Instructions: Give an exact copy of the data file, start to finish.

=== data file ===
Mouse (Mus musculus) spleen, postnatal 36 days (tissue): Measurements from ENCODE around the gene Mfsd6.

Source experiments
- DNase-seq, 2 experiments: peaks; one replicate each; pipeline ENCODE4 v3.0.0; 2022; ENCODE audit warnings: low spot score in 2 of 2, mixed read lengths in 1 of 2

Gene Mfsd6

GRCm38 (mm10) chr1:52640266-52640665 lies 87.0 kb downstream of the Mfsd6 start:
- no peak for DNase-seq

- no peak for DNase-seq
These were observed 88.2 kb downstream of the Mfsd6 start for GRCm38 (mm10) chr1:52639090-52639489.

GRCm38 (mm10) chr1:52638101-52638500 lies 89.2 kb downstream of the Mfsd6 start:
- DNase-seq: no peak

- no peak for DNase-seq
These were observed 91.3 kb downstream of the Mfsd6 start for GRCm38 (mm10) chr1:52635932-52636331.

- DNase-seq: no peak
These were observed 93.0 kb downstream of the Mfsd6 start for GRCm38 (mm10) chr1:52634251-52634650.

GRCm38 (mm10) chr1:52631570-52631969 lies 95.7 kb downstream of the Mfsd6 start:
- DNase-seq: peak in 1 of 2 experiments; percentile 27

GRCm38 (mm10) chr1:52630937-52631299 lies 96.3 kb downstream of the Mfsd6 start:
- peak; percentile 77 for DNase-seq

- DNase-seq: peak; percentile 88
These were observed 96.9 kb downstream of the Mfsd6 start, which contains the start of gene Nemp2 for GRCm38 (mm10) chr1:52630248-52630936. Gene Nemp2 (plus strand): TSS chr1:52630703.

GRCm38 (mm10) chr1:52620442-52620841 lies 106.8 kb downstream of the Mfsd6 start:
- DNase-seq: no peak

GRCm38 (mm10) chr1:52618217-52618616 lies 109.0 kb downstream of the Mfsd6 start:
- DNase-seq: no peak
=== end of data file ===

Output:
Mouse (Mus musculus) spleen, postnatal 36 days (tissue): Measurements from ENCODE around the gene Mfsd6.

Source experiments
- DNase-seq, 2 experiments: peaks; one replicate each; pipeline ENCODE4 v3.0.0; 2022; ENCODE audit warnings: low spot score in 2 of 2, mixed read lengths in 1 of 2

Gene Mfsd6

GRCm38 (mm10) chr1:52640266-52640665 lies 87.0 kb downstream of the Mfsd6 start:
- no peak for DNase-seq

- no peak for DNase-seq
These were observed 88.2 kb downstream of the Mfsd6 start for GRCm38 (mm10) chr1:52639090-52639489.

GRCm38 (mm10) chr1:52638101-52638500 lies 89.2 kb downstream of the Mfsd6 start:
- DNase-seq: no peak

- no peak for DNase-seq
These were observed 91.3 kb downstream of the Mfsd6 start for GRCm38 (mm10) chr1:52635932-52636331.

- DNase-seq: no peak
These were observed 93.0 kb downstream of the Mfsd6 start for GRCm38 (mm10) chr1:52634251-52634650.

GRCm38 (mm10) chr1:52631570-52631969 lies 95.7 kb downstream of the Mfsd6 start:
- DNase-seq: peak in 1 of 2 experiments; percentile 27

GRCm38 (mm10) chr1:52630937-52631299 lies 96.3 kb downstream of the Mfsd6 start:
- peak; percentile 77 for DNase-seq

- DNase-seq: peak; percentile 88
These were observed 96.9 kb downstream of the Mfsd6 start, which contains the start of gene Nemp2 for GRCm38 (mm10) chr1:52630248-52630936. Gene Nemp2 (plus strand): TSS chr1:52630703.

GRCm38 (mm10) chr1:52620442-52620841 lies 106.8 kb downstream of the Mfsd6 start:
- DNase-seq: no peak

GRCm38 (mm10) chr1:52618217-52618616 lies 109.0 kb downstream of the Mfsd6 start:
- DNase-seq: no peak